Although the idea of open source is mostly often associated with software, there’s an alternative view that open source could be hardware.
David Bradley was one of twelve engineers who worked on the original IBM PC, which on the 12th of August 2006 had its 25th anniversary. The machine, which was to sell over three million units, could be considered the first example of an open platform. Published in the IBM PC Technical Reference Manual was everything the engineers knew about the machine, and it was one of the primary reasons for the success of the IBM PC platform.
Everything he needed to know, according to Bradley, he learned from building the IBM PC. Besides learning that only by creating something will you learn from your mistakes, Bradley stresses the need for prototypes in order to convince yourself and management that your ideas are possible. Most importantly however, learn never to underestimate the intelligence of your users – open documentation is a good thing.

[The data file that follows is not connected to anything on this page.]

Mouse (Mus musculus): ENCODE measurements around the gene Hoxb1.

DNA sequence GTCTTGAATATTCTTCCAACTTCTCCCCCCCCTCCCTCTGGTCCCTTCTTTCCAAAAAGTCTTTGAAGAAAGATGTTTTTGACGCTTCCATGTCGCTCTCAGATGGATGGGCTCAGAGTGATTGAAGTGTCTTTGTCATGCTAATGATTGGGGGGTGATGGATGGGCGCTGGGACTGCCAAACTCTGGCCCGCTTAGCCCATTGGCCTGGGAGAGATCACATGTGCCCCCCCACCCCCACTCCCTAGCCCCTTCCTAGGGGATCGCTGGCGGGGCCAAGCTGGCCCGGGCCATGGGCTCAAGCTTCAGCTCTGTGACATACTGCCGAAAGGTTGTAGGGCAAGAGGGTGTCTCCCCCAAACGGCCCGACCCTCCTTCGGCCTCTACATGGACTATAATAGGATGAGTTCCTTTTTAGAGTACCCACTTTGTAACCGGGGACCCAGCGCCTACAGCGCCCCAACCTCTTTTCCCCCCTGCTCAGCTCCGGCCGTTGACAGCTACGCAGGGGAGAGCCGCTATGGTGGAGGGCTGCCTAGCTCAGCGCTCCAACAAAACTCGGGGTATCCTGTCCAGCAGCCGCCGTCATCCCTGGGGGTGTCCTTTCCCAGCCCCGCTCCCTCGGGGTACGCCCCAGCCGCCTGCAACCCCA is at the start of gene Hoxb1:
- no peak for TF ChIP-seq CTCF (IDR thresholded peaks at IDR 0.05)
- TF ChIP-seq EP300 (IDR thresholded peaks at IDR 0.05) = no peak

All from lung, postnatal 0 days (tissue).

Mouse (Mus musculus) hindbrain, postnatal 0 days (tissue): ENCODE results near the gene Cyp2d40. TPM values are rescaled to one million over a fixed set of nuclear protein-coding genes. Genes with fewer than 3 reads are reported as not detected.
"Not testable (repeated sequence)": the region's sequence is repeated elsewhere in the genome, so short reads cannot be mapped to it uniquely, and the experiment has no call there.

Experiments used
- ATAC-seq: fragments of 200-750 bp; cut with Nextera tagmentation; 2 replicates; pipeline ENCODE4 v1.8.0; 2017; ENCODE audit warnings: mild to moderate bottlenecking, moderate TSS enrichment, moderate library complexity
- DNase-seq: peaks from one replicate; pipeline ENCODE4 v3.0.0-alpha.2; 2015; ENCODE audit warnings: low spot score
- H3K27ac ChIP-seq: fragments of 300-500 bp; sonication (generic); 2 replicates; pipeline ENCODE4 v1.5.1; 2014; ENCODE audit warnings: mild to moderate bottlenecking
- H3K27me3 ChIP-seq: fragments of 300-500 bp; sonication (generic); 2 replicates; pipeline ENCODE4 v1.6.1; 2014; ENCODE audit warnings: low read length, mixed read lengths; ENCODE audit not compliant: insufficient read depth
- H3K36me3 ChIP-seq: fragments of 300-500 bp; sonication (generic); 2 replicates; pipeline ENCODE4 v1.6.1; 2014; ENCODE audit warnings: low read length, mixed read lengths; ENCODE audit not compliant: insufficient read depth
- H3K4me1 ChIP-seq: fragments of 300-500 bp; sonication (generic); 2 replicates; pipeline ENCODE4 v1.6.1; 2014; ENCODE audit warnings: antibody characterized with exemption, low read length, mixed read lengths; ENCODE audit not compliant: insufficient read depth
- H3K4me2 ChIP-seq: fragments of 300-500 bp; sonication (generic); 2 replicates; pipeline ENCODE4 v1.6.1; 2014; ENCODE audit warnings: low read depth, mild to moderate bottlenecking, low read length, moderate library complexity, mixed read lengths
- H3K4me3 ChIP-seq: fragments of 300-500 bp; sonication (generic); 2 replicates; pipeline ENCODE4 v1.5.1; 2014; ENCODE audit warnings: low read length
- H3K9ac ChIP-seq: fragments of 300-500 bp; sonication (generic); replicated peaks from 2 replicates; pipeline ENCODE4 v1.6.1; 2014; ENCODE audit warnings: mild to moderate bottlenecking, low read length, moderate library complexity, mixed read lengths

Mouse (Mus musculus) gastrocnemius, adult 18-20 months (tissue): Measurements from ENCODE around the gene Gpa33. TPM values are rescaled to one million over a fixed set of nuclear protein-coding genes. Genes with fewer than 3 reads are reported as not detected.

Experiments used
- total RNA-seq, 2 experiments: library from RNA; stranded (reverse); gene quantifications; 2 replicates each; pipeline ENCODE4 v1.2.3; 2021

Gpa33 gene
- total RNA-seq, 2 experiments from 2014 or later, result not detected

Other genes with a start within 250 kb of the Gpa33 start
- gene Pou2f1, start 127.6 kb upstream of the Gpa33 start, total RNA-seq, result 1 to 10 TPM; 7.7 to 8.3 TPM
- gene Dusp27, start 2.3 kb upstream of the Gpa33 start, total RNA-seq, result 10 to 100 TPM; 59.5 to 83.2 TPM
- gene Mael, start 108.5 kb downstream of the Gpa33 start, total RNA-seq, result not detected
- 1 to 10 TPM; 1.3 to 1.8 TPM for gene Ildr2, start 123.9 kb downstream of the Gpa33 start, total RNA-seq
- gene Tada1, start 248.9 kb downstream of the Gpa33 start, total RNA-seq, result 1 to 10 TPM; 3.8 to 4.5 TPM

Despite their intelligence, Bradley warns never to expect users to be able to count higher than three. His lasting legacy to the world of computing is the infamous control – alt – delete key combination. Six lines of code and five minutes of work made him realise two important lessons about the industry: you can’t predict the future, and remember to always have fun with what you’re doing.